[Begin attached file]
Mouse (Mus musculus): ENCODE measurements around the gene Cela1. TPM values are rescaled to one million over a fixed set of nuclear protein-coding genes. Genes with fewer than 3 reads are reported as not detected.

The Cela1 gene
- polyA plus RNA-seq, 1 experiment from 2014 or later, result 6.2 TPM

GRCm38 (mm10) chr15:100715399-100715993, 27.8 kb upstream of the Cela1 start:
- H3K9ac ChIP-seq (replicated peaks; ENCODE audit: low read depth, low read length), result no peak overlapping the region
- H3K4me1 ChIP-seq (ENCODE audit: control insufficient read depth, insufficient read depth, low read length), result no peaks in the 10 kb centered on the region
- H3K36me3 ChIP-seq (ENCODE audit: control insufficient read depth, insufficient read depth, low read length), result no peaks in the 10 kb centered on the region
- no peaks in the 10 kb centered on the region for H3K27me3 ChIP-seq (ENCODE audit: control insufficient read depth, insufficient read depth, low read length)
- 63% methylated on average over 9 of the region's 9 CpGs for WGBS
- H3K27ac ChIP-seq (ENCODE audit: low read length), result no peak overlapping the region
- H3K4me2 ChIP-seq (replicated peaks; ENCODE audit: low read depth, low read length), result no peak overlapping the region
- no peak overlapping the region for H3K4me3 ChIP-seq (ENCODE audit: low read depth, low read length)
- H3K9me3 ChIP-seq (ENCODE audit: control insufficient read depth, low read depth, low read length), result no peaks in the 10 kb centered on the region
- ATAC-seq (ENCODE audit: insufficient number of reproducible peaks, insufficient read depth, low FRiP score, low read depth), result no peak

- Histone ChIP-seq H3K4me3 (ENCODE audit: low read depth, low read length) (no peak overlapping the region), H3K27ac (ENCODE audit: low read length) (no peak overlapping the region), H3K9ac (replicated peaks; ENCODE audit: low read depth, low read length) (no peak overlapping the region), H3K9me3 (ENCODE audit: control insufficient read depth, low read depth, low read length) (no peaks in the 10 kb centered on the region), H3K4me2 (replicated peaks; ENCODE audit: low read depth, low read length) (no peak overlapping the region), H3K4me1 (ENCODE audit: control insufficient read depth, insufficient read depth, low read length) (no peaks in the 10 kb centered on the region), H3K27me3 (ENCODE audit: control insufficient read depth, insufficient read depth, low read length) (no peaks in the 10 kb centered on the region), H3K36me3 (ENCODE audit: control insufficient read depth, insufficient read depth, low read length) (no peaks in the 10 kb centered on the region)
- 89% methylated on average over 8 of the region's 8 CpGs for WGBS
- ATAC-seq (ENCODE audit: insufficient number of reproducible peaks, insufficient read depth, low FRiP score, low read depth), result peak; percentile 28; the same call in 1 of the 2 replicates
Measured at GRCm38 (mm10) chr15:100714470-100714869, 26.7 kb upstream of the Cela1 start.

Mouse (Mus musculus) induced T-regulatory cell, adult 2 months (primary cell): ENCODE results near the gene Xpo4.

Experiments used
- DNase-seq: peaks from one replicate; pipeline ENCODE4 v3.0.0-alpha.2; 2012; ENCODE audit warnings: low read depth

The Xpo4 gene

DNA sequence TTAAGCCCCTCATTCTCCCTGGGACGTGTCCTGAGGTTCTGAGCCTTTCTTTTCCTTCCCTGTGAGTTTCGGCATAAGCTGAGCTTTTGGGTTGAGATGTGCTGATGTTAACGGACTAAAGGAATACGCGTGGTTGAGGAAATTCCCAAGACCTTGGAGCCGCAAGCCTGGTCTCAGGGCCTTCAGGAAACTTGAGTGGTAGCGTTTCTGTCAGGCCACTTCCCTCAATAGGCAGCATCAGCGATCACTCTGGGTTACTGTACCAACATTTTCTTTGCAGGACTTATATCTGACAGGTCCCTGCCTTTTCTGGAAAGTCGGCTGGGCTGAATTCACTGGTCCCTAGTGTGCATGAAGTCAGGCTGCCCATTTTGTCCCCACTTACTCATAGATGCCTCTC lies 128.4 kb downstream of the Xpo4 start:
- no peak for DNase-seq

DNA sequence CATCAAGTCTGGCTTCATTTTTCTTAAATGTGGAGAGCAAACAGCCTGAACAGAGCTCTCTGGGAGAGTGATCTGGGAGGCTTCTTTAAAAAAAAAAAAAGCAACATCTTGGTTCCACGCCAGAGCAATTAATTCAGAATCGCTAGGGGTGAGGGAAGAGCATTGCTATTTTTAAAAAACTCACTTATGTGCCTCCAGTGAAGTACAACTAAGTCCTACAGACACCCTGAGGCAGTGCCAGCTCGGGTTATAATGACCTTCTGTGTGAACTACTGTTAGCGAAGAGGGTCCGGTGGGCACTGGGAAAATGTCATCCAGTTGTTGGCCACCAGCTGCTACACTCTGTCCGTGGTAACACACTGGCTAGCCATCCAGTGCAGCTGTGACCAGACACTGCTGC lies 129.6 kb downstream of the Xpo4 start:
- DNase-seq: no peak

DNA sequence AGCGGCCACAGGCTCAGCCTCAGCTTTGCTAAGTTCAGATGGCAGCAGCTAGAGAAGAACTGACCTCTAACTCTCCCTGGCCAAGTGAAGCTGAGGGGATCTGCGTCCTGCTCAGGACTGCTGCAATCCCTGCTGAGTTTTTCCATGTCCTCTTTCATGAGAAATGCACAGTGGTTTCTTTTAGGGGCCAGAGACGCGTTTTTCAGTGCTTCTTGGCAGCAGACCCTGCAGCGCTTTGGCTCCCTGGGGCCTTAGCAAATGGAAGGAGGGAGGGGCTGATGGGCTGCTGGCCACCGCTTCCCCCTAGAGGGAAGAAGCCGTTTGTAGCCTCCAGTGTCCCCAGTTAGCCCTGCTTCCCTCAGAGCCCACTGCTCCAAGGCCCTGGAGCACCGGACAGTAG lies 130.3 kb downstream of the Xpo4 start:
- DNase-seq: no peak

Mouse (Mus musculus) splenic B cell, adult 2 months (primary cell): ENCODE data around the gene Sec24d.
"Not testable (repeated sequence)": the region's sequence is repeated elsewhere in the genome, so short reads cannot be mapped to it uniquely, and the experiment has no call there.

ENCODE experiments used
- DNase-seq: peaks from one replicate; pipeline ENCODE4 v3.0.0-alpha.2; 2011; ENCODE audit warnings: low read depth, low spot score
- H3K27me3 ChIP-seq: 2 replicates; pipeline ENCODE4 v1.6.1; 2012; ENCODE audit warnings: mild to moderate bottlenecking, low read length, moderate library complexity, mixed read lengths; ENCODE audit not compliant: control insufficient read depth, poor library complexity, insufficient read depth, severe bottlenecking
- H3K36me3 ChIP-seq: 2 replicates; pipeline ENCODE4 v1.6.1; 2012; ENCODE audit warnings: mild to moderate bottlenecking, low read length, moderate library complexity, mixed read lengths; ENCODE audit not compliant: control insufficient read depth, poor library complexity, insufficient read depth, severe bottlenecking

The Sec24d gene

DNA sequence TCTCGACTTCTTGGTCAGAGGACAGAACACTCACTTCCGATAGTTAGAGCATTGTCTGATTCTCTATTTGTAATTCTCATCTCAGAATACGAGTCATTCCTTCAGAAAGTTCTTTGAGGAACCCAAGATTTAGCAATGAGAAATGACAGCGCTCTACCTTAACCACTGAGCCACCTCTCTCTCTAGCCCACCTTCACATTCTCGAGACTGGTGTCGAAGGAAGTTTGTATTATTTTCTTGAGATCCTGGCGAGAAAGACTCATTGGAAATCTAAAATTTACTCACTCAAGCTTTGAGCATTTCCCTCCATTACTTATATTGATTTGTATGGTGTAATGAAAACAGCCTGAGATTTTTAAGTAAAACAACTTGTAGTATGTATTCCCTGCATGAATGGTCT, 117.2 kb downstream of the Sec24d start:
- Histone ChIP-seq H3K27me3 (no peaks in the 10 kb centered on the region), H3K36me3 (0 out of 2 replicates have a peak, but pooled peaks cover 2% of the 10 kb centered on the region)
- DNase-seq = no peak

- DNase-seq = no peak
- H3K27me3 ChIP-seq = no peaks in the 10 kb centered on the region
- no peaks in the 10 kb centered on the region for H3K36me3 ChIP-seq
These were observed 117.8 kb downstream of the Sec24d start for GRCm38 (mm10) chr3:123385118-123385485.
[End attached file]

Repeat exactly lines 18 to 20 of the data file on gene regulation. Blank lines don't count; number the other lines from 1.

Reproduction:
Measured at GRCm38 (mm10) chr15:100714470-100714869, 26.7 kb upstream of the Cela1 start.

Mouse (Mus musculus) induced T-regulatory cell, adult 2 months (primary cell): ENCODE results near the gene Xpo4.

Experiments used